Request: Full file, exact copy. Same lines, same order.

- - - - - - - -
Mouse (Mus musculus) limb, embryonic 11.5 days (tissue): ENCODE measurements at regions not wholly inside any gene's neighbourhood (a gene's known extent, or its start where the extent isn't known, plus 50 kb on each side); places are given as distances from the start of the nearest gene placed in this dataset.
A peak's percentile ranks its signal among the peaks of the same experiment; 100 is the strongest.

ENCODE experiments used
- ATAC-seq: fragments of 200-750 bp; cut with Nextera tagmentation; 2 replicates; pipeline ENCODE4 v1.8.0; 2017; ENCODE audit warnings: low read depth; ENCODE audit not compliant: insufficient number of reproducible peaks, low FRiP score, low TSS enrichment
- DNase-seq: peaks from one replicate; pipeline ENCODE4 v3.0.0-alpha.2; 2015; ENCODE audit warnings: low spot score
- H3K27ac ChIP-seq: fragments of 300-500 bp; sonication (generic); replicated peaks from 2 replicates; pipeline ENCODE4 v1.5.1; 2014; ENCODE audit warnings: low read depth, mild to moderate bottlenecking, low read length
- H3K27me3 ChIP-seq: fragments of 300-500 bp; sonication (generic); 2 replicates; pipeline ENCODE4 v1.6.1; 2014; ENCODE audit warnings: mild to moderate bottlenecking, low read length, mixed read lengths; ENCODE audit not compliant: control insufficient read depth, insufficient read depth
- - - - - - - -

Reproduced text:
Mouse (Mus musculus) limb, embryonic 11.5 days (tissue): ENCODE measurements at regions not wholly inside any gene's neighbourhood (a gene's known extent, or its start where the extent isn't known, plus 50 kb on each side); places are given as distances from the start of the nearest gene placed in this dataset.
A peak's percentile ranks its signal among the peaks of the same experiment; 100 is the strongest.

ENCODE experiments used
- ATAC-seq: fragments of 200-750 bp; cut with Nextera tagmentation; 2 replicates; pipeline ENCODE4 v1.8.0; 2017; ENCODE audit warnings: low read depth; ENCODE audit not compliant: insufficient number of reproducible peaks, low FRiP score, low TSS enrichment
- DNase-seq: peaks from one replicate; pipeline ENCODE4 v3.0.0-alpha.2; 2015; ENCODE audit warnings: low spot score
- H3K27ac ChIP-seq: fragments of 300-500 bp; sonication (generic); replicated peaks from 2 replicates; pipeline ENCODE4 v1.5.1; 2014; ENCODE audit warnings: low read depth, mild to moderate bottlenecking, low read length
- H3K27me3 ChIP-seq: fragments of 300-500 bp; sonication (generic); 2 replicates; pipeline ENCODE4 v1.6.1; 2014; ENCODE audit warnings: mild to moderate bottlenecking, low read length, mixed read lengths; ENCODE audit not compliant: control insufficient read depth, insufficient read depth